With warm regards,
The Practitioners and Staff of Lawrence OB/GYN 
Can Your Body Become Resistant to UTI Meds?UTI 
pills3.jpg Urinary tract infections are evil, but they've got one saving grace: a round of antibiotics will usually knock them out quickly. There's just one problem: doctors are starting to warn women that using these bring-us-back-from-the-brink-drugs too often could result in them losing their effectiveness.

"Unfortunately, we're seeing a resistance to the antibiotics used to treat UTIs more and more-it's become somewhat of a national trend," says Sandip Vasavada, M.D., urologic director at the Cleveland Clinic's Center for Female Urology and Reconstructive Pelvic Surgery.

Health officials have been warning us about the risks of antibiotic resistance for years, but patients haven't exactly taken heed. Every time we take an antibiotic, bacteria is given the chance to practice fighting it off. The bacteria that manage to survive (thanks to certain mutations or resistance genes) pass on their survival tactics to the next generation and so on.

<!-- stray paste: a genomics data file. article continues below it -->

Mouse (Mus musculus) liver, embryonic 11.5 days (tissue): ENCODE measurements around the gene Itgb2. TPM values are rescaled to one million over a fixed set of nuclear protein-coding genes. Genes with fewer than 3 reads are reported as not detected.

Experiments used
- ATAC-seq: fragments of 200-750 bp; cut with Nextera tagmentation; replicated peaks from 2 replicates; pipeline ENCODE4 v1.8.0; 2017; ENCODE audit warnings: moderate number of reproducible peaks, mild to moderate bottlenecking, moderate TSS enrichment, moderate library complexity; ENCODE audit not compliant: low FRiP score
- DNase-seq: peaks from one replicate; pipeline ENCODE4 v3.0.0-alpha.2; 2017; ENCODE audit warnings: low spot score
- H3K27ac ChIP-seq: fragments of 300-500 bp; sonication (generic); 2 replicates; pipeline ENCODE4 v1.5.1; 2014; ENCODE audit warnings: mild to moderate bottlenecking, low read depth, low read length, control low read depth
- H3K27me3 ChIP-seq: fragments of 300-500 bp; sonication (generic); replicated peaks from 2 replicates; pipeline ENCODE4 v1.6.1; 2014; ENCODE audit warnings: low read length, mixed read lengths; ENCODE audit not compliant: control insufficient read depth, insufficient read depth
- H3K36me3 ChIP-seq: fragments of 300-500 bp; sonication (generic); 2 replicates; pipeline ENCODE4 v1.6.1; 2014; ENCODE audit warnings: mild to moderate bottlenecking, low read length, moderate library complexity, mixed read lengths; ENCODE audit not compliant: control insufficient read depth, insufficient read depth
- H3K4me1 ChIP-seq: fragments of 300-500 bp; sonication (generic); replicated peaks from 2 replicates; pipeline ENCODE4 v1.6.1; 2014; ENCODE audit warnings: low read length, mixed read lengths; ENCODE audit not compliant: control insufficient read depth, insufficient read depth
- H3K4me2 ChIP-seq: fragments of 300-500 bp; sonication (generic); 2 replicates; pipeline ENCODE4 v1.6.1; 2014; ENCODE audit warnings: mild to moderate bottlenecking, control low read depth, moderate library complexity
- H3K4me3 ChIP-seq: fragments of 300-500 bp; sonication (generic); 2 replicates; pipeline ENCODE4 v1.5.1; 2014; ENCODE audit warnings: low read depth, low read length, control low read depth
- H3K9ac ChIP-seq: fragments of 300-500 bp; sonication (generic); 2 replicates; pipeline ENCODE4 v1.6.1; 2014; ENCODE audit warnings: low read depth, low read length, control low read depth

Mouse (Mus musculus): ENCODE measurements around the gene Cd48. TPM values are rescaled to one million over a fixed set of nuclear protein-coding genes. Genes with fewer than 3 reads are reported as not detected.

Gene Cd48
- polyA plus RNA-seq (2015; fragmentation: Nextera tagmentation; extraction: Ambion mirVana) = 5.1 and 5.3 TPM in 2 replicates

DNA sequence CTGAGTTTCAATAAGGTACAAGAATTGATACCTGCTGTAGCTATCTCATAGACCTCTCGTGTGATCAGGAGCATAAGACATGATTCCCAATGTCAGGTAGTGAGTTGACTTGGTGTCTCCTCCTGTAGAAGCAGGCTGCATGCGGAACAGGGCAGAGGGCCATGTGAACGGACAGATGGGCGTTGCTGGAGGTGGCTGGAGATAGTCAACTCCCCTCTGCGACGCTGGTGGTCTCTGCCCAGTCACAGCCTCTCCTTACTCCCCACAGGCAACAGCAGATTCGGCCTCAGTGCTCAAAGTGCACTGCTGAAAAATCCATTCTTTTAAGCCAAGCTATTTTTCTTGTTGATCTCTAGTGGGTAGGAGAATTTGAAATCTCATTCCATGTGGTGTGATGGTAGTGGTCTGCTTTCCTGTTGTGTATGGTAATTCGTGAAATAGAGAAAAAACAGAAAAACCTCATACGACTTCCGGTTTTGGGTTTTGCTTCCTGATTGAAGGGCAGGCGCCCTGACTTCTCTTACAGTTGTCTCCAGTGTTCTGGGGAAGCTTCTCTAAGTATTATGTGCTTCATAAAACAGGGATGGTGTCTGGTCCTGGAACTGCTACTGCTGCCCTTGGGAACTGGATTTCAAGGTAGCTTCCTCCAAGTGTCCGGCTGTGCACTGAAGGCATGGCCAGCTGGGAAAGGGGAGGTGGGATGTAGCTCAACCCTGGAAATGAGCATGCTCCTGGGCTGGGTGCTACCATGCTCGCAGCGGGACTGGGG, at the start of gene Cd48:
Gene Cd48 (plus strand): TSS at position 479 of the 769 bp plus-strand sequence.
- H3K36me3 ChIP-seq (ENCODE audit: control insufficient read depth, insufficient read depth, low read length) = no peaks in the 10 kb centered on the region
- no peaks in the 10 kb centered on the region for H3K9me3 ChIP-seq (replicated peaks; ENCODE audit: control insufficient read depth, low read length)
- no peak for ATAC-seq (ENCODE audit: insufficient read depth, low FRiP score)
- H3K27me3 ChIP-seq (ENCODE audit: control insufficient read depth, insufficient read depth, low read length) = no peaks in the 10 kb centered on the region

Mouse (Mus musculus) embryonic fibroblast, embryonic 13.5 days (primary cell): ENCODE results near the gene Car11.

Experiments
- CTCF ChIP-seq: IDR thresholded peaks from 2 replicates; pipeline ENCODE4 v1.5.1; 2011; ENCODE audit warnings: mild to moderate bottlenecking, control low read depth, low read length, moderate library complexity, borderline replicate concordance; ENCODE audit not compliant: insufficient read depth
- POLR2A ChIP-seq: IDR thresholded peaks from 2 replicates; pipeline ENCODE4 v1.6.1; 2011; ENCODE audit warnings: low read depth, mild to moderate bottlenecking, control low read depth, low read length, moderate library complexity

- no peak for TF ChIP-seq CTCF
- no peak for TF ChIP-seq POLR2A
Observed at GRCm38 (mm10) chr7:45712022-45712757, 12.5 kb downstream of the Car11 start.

A 2012 study found that the resistance of E. coli (the culprit behind most UTIs) to one of the most commonly prescribed UTI antibiotics, ciprofloxacin, had increased five-fold from 2000 to 2010. (Frequently taking antibiotics ups your odds of forming a resistance, but Vasavada says some women show a resistance even after just one round of drugs.) Scary stuff, considering half of all women will develop a UTI in their lifetime, according to research, and some suffer from them four or more times a year. (Most aren't a big deal, but left untreated they can lead to a more serious kidney infection.)

Right now, effective UTI drugs that aren't antibiotics do not exist on the market, and there isn't much solid research when it comes to preventive therapies. (There's some evidence that cranberry can ward off a UTI, but Vasavada says docs don't know how much you'd need to drink or how many cranberry pills you have to take for the benefit.)